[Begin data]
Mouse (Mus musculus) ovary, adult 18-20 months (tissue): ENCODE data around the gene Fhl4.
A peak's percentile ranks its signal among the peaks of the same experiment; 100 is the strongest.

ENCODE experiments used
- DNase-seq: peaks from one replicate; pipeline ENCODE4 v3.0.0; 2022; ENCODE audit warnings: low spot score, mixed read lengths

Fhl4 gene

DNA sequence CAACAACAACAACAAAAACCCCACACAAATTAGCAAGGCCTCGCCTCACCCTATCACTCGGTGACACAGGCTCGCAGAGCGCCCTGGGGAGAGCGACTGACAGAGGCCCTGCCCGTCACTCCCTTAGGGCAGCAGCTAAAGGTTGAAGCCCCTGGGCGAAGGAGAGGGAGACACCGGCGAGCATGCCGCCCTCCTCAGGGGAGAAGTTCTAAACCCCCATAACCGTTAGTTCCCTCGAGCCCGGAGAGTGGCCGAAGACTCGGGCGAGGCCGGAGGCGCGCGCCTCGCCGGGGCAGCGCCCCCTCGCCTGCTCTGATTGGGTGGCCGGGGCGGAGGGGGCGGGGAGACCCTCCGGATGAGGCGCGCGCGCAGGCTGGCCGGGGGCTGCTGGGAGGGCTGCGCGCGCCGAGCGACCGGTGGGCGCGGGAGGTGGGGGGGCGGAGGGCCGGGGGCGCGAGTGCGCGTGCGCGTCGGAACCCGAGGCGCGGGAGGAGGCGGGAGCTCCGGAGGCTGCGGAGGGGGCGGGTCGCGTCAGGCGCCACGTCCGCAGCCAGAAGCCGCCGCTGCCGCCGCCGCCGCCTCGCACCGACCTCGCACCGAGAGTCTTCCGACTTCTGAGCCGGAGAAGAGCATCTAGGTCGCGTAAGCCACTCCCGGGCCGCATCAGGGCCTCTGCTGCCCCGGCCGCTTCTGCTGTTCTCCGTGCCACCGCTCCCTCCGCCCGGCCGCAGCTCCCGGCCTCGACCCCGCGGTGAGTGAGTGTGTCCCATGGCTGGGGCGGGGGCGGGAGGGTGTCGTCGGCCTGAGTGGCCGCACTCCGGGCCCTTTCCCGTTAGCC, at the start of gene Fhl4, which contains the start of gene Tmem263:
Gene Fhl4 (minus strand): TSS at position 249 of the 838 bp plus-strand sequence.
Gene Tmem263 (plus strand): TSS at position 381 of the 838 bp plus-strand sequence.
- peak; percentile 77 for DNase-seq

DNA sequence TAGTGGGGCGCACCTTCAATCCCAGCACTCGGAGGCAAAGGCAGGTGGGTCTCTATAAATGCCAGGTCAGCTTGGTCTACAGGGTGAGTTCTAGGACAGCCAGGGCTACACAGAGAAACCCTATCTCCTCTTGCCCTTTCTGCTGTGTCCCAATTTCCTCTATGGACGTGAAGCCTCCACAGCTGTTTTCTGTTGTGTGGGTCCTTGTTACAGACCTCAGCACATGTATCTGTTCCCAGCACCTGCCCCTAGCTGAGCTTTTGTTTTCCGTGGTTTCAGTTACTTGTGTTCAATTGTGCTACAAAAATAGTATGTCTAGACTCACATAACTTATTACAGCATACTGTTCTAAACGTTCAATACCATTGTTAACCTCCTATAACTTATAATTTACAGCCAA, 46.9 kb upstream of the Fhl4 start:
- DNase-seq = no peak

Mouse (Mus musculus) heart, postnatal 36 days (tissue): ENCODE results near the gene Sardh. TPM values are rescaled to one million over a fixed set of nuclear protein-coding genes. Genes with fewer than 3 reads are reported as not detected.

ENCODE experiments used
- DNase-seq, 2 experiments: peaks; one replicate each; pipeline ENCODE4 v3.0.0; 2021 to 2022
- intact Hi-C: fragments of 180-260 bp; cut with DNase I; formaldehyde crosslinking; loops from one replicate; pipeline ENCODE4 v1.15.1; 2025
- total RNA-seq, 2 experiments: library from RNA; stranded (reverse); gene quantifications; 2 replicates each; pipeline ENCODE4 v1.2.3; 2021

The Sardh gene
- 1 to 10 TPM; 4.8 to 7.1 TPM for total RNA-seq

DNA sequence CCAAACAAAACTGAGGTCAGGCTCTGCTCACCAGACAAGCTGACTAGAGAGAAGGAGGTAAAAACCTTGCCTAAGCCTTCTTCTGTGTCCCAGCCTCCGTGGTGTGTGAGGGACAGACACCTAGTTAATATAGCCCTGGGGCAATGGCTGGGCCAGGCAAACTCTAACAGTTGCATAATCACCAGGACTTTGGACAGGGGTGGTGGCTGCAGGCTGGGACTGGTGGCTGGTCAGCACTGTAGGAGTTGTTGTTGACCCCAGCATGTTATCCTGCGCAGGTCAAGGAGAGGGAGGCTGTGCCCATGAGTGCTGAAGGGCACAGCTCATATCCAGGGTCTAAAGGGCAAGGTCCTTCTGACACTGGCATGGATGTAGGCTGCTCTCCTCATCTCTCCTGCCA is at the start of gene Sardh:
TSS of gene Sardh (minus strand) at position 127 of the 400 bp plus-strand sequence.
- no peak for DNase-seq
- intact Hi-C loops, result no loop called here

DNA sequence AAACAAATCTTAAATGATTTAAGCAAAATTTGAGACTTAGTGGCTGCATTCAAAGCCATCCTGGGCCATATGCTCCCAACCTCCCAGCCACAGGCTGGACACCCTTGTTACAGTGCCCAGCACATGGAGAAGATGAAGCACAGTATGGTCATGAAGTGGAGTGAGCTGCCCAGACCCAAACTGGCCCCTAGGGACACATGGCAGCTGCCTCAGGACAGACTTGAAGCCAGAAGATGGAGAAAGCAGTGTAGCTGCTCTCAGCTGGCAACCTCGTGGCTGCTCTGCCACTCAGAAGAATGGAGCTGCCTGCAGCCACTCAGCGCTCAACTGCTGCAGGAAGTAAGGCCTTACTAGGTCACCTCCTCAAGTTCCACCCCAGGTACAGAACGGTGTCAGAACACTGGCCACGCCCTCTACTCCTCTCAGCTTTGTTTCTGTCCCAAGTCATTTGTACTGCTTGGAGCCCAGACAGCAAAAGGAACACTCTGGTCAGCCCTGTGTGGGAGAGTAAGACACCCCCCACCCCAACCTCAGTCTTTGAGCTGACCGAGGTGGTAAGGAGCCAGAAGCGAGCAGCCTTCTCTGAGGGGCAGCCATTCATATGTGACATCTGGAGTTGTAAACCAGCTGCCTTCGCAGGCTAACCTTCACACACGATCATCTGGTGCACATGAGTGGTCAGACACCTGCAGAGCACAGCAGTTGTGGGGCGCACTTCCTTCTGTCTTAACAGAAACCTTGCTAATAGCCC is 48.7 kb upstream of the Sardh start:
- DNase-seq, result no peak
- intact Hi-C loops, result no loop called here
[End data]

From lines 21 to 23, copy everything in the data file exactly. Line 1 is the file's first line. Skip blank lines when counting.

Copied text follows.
- no peak for DNase-seq
- intact Hi-C loops, result no loop called here

DNA sequence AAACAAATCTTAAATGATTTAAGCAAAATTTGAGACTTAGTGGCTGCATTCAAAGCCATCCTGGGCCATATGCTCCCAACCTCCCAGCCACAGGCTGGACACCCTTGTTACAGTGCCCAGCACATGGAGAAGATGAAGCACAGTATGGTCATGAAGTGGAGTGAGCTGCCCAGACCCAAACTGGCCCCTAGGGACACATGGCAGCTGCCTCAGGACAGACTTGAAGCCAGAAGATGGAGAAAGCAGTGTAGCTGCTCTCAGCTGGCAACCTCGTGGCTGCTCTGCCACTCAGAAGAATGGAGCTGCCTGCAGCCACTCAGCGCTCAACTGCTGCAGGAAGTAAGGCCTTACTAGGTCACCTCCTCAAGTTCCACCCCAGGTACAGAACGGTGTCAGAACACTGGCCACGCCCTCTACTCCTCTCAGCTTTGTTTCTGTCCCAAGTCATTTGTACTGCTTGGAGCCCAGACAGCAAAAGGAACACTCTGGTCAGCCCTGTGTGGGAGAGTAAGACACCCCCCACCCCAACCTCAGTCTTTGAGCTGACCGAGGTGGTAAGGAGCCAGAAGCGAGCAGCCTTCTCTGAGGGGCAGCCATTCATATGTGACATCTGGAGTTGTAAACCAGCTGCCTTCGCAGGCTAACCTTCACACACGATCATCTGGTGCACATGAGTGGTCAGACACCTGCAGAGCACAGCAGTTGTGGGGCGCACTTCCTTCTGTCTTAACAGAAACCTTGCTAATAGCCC is 48.7 kb upstream of the Sardh start: